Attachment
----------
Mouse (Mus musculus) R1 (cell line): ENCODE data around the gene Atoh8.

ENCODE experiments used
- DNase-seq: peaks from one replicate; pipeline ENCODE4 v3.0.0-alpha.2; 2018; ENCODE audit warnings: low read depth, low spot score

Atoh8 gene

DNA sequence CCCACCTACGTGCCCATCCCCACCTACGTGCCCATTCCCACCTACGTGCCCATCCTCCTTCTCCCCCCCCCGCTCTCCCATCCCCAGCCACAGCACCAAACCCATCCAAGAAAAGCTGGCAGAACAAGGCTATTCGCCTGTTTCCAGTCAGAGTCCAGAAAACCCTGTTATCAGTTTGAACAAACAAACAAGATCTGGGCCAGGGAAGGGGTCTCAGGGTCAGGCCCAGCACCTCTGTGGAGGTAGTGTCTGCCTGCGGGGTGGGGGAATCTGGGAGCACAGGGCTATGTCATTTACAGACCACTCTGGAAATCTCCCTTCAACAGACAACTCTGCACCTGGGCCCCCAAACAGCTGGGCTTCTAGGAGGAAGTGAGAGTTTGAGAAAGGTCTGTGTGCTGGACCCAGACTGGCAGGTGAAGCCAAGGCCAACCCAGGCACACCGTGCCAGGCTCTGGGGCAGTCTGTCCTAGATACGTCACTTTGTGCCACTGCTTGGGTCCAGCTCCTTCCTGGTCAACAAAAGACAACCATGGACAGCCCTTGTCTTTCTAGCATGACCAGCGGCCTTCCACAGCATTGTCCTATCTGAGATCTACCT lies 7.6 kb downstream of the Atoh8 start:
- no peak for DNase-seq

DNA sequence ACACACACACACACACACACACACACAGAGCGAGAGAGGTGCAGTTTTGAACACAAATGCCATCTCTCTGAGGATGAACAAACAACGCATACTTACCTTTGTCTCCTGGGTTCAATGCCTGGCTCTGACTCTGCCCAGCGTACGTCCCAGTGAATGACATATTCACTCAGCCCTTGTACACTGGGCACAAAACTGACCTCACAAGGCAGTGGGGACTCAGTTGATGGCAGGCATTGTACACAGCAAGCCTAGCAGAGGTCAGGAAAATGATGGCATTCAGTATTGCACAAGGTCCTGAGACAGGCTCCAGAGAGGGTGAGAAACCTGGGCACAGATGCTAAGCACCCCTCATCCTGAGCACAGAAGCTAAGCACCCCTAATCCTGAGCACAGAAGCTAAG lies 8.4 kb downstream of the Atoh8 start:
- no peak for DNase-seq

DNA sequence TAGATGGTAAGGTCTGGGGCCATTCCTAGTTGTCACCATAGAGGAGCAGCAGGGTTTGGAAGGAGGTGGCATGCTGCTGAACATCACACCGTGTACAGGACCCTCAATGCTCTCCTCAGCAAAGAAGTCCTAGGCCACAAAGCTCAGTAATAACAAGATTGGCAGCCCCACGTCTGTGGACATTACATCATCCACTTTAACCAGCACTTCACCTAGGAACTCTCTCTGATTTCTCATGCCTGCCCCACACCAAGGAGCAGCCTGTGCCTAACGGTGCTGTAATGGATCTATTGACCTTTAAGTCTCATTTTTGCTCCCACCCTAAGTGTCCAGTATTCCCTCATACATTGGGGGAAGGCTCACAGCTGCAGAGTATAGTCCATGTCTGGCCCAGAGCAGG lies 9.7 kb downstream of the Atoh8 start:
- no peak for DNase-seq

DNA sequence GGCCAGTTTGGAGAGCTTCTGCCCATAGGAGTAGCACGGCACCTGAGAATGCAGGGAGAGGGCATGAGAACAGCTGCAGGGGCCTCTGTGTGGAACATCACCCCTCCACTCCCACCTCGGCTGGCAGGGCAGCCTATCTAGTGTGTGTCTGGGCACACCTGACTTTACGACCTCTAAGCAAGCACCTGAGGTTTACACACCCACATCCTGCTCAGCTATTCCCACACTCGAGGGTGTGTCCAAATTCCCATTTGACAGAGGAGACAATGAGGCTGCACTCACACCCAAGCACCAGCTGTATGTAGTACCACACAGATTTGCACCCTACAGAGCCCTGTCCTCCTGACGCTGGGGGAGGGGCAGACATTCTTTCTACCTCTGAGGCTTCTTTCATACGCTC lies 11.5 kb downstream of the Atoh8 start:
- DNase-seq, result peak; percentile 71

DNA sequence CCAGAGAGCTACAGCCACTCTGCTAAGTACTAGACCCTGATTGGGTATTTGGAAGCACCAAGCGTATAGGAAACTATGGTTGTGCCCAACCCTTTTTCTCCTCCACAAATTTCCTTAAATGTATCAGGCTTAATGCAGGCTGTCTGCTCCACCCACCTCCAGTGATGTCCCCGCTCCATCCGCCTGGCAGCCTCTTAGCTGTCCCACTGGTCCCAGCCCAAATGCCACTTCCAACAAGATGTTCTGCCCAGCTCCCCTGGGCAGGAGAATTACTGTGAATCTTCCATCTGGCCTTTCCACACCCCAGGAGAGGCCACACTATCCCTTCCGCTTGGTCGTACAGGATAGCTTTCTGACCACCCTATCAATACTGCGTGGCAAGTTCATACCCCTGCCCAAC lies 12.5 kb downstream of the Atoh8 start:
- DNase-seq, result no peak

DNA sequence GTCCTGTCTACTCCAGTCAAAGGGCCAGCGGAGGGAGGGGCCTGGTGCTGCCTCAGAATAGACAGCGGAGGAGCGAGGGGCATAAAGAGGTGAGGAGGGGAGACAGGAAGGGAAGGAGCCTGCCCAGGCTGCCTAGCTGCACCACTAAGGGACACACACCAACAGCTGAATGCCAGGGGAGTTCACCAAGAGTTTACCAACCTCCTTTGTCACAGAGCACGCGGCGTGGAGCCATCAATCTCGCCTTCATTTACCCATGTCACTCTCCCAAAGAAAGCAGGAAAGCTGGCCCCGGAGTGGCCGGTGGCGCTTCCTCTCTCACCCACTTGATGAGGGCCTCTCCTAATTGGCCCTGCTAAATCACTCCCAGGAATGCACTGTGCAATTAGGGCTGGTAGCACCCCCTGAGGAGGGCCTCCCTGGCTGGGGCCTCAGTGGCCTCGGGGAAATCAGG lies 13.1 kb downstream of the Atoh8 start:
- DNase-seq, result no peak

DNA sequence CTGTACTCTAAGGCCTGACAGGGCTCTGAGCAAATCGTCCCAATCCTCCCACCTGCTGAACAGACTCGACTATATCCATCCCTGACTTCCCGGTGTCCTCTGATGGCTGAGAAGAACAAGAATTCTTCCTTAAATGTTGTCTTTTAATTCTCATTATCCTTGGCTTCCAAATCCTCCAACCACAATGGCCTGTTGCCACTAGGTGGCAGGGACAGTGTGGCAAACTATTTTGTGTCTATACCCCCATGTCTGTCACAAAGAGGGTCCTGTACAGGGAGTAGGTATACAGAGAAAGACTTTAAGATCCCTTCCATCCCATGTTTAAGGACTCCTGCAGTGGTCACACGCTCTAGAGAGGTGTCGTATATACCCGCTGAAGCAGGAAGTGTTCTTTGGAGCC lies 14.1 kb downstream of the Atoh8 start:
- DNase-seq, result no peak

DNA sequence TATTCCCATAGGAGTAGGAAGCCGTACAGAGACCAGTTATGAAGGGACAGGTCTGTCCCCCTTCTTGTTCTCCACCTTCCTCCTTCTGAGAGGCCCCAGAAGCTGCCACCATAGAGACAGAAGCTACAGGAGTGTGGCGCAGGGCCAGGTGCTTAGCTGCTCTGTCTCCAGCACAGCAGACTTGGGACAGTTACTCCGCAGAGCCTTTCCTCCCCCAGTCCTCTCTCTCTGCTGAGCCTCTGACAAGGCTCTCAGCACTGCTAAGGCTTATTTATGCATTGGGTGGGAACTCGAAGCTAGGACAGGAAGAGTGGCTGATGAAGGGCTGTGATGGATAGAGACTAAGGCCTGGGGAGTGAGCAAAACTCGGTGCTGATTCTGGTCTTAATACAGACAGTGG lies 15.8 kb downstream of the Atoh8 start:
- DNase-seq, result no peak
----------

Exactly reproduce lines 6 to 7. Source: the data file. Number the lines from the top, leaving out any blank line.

- no peak for DNase-seq

DNA sequence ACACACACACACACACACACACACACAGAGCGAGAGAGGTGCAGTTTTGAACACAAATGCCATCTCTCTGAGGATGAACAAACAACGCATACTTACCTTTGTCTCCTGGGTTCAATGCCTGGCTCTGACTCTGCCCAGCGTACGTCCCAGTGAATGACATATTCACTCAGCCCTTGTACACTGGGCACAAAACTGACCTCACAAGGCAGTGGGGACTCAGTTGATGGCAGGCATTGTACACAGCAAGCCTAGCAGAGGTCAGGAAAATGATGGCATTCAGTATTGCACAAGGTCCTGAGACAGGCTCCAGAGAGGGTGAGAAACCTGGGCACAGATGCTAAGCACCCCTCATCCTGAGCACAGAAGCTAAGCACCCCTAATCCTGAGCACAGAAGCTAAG lies 8.4 kb downstream of the Atoh8 start: